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The eyes of all Europe were turned toward this scene, where it was reasonably supposed the French were to make their last stand for maintaining the independence of their monarchy and the rights of their sovereign. — Hume.

When, after their victory at Salamis, the generals of the various Greek states voted the prizes for distinguished individual merit, each assigned the first place of excellence to himself, but they all concurred in giving their second votes to Themistocles.* This was looked on as a decisive proof that Themistocles ought to he ranked first of all. If we were to endeavor, by a similar test, to ascertain which European nation had contributed the most to the progress of European civilization, we should find Italy, Germany, England, and Spain each claiming the first degree, but each also naming France as clearly next in merit. It is impossible to deny her paramount importance in history. Besides the formidable part that she has for nearly three centuries played, as the Bellona of the European commonwealth of states, her influence during all this period over the arts, the literature, the manners, and the feelings of mankind, has been such as to make the crisis of her earlier fortunes a point of world-wide interest; and it may be asserted, without exaggeration, that the future career of every nation was involved in the result of the struggle by which the unconscious heroine of France, in the beginning of the fifteenth century, rescued her country from becoming a second Ireland under the yoke of the triumphant English.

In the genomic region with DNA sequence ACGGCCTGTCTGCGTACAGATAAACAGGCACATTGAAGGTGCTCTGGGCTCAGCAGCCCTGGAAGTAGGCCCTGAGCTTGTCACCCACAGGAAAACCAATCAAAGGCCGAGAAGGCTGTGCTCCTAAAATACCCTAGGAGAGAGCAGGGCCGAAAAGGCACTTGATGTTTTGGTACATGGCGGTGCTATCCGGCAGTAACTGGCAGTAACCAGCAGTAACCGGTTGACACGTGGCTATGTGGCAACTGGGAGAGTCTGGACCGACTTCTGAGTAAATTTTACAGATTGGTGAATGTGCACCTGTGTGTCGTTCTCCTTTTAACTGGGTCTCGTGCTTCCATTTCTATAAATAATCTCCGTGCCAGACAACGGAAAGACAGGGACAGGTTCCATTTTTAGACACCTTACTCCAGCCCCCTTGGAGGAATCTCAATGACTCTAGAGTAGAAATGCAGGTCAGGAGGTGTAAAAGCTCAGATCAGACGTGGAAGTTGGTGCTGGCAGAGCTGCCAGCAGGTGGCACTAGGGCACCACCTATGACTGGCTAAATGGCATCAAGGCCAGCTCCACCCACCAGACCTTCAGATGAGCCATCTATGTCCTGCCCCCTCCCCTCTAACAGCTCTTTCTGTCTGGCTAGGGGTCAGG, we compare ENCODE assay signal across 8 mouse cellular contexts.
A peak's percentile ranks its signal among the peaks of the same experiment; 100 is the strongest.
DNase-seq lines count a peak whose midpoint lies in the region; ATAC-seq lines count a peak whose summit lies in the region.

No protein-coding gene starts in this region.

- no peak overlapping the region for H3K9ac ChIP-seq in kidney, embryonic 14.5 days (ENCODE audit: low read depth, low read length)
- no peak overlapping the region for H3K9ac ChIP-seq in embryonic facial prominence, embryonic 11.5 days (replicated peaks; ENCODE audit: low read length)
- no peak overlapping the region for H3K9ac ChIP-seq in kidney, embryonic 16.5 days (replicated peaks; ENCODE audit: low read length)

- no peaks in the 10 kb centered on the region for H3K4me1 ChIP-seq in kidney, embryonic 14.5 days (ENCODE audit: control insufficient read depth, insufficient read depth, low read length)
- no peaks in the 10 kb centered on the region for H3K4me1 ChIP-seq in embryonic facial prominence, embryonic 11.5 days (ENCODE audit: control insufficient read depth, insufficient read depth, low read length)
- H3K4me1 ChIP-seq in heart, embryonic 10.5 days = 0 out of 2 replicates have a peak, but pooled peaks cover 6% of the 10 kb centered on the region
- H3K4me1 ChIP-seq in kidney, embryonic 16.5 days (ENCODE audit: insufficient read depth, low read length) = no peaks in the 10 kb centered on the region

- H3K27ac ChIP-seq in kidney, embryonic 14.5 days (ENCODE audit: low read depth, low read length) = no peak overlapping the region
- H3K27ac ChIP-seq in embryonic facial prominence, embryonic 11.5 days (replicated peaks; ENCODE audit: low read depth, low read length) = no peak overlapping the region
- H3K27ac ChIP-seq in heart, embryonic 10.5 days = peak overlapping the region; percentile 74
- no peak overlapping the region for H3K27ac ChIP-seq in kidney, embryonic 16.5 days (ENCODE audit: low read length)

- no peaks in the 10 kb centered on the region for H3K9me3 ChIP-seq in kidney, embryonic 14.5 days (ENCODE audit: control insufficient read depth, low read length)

Seldom has the extinction of a nation's independence appeared more inevitable than was the case in France when the English invaders completed their lines round Orleans, four hundred and twenty-two years ago. A series of dreadful defeats had thinned the chivalry of France, and daunted the spirits of her soldiers. A foreign king had been proclaimed in her capital; and foreign armies of the bravest veterans, and led by the ablest captains then

  • Plutarch, Vit. Them., 17.